Settled, not shaky

Samantha Boggs is a solid leadoff hitter for Springstead, as a well as a speedy outfielder.

Published April 13, 2007

SPRING HILL - Springstead junior rightfielder Samantha Boggs can't forget the pinky promise she made to coach Craig Swartout earlier this season.

After a poor performance against Hernando, she promised her coach that the next time she has two strikes against her, she'll just choke up on the bat and put the ball in play.

And most of the time, she does. She just crosses her fingers before she swings - a superstition she has had for quite some time - and makes it happen. Sometimes the leadoff hitter, who bats .300, gets on base simply because of her pure speed. Either way, she does her best to keep her end of the bargain.

Boggs also keeps a promise to herself - a promise to get better. She has done that, too. From anxious slap-hitting as a freshman to confident base knocks as a junior, Boggs has more patience in the batter's box. The sight of a pitcher coming at her still stirs her stomach, but she just focuses on the ball. She takes a few pitches so she can get a feel for the pitcher and so her teammates can study up. Then she picks one and follows through.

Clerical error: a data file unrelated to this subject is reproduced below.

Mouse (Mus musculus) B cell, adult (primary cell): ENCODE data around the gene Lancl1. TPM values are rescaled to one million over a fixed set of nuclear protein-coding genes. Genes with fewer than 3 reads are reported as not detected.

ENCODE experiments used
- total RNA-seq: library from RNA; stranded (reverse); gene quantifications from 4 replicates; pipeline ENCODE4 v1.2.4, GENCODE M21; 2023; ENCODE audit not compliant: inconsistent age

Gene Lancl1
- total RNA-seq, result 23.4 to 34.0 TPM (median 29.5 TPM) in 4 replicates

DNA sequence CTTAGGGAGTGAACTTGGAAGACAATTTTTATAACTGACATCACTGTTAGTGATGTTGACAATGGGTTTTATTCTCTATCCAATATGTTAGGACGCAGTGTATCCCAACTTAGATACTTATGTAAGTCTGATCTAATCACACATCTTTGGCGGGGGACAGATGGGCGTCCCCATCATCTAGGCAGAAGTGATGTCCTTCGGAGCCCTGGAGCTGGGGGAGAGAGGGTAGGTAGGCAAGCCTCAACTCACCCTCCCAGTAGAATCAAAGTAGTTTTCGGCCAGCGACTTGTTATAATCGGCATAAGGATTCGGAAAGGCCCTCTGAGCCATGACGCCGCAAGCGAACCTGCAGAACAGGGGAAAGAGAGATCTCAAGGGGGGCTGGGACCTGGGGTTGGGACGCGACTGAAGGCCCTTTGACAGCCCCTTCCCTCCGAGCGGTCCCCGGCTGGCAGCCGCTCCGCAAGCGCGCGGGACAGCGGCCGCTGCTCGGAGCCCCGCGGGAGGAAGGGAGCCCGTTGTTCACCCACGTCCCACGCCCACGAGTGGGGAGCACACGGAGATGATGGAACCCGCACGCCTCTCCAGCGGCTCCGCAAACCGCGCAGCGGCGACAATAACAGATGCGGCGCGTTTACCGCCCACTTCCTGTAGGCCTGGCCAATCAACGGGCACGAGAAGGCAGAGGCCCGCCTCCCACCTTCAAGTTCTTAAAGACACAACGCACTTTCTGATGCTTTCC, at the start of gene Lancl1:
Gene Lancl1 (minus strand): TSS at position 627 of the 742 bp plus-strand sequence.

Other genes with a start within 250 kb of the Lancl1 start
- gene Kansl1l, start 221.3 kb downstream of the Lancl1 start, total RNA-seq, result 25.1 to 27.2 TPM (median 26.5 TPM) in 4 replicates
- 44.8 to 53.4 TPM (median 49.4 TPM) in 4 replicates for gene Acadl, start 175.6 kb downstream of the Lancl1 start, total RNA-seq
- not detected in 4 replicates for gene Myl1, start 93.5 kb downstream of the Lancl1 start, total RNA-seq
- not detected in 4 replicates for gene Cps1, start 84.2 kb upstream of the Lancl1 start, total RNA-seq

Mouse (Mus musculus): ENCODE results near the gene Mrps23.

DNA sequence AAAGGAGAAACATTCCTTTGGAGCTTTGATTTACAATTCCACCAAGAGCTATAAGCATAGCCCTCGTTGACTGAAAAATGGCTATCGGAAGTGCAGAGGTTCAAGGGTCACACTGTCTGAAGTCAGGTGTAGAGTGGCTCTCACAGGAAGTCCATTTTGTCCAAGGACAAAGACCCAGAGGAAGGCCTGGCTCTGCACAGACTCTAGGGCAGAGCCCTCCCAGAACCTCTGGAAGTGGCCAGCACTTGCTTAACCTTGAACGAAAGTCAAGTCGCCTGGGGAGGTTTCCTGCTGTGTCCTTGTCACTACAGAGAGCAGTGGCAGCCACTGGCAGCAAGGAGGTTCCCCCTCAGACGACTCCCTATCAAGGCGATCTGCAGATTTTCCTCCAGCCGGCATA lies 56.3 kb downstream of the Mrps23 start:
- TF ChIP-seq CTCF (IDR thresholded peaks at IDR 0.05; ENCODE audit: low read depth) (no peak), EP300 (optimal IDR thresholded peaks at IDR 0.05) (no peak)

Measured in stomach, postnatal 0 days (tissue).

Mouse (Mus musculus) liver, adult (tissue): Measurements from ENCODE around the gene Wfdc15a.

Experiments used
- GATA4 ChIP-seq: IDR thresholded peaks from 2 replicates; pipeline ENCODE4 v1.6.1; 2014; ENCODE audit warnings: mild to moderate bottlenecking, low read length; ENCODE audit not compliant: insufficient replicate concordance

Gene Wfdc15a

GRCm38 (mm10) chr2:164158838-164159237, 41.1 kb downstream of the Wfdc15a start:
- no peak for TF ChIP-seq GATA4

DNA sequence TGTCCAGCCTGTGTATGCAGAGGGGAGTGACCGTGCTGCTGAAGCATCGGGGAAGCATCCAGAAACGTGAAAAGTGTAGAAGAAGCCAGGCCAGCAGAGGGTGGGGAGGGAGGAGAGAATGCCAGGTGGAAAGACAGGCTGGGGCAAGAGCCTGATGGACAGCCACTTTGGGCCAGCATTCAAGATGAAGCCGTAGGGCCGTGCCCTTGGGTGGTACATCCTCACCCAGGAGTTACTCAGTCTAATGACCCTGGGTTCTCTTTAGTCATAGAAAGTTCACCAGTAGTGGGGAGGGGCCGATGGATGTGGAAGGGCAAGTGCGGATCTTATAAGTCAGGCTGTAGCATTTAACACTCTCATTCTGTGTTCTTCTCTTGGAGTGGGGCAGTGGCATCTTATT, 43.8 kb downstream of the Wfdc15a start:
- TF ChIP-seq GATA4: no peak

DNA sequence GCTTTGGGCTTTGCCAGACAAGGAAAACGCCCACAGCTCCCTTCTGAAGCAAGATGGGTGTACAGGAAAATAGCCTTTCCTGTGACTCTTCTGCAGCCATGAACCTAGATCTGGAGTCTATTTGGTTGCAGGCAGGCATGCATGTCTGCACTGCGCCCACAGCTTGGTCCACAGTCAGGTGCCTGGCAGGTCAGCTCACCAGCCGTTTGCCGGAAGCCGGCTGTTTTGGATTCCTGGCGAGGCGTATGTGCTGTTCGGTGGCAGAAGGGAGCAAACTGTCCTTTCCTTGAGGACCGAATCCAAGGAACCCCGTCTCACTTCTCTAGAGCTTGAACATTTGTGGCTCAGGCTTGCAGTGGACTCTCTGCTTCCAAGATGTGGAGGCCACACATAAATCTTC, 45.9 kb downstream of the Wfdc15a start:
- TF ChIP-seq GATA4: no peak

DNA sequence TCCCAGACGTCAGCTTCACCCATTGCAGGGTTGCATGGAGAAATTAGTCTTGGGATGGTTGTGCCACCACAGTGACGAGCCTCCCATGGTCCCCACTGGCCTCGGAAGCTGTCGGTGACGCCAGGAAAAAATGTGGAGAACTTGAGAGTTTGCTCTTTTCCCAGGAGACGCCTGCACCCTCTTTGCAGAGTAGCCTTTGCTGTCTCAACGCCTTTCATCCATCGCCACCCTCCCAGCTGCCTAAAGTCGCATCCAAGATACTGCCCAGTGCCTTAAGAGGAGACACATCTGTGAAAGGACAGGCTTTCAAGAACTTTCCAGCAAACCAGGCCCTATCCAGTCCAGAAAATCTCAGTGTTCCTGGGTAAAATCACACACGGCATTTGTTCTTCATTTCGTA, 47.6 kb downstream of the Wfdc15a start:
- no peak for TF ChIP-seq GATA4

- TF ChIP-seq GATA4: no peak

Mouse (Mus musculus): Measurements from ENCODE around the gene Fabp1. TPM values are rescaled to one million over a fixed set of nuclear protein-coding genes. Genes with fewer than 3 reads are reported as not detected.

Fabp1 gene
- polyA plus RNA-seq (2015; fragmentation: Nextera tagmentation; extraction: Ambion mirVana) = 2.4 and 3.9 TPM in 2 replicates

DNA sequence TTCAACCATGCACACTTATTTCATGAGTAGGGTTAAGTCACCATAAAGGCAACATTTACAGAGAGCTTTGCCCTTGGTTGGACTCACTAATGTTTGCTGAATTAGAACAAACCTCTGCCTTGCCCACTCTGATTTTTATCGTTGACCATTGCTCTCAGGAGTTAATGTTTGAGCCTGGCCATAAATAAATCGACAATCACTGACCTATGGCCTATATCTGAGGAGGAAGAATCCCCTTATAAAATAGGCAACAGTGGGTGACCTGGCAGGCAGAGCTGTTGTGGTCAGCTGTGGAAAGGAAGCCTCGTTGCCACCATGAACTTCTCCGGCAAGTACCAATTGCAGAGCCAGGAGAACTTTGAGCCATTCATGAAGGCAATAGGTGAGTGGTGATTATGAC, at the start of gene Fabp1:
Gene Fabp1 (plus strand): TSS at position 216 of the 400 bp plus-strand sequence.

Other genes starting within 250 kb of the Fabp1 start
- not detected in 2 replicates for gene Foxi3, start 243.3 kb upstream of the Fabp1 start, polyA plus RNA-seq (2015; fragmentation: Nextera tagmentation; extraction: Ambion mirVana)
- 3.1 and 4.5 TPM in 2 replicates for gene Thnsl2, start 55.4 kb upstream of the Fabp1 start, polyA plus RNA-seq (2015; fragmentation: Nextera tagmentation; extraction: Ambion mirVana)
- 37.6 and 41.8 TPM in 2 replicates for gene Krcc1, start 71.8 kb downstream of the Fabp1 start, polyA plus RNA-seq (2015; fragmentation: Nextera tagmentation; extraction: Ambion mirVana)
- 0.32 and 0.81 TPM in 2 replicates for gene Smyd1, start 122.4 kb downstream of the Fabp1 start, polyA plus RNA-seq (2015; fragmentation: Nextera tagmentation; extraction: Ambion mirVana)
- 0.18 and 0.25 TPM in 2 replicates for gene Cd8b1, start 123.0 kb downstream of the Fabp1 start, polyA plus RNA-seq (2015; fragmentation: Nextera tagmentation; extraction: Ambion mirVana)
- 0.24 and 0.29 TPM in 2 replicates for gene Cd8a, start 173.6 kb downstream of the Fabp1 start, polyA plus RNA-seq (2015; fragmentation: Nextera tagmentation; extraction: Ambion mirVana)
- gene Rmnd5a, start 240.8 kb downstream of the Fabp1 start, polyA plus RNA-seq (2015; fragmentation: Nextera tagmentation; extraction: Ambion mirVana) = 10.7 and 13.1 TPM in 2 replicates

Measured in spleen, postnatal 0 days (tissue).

"Before I'd go after the first pitch," Boggs said. "Now Swartout has me waiting for the perfect pitch."

In the outfield, Boggs focuses on every flyball with Swartout's instructions - "two hands" - ringing in her ears. She doesn't gamble with one-handed catches anymore.

Boggs has improved to the point where she is a catalyst for the Eagles. Her speed alone makes her a valuable offensive and defensive weapon.

"She's just so fast that every time she puts the ball in play, she makes it hard on the defense," Swartout said. "Her batting average might not show it, but a lot of times she gets on errors because the girls have to hurry their throws.

And in the outfield, her quickness limits base runners. For instance, she can hold a runner at second by chasing down and fielding would-be triples.

The only problem Boggs has is her arm.

A few years ago, she separated her shoulder and partially tore her rotator cuff during a basketball game. Because of her young age, the doctors decided against surgery and occasionally her left shoulder - her throwing arm - will slip out of socket. The injury affected her arm strength, and that's why she plays rightfield instead of left. She heats and ices it, and spends as much time as she can strengthening it.

"Hopefully next year I can get centerfield," Boggs said. "I've been working out my arm."

Swartout said that's the plan for next year.

"I can't tell you how excited I am to see how good she's going to be next year," Swartout said. "She just keeps getting better."

Kellie Dixon can be reached at kdixon@sptimes.com or (352) 544-9480.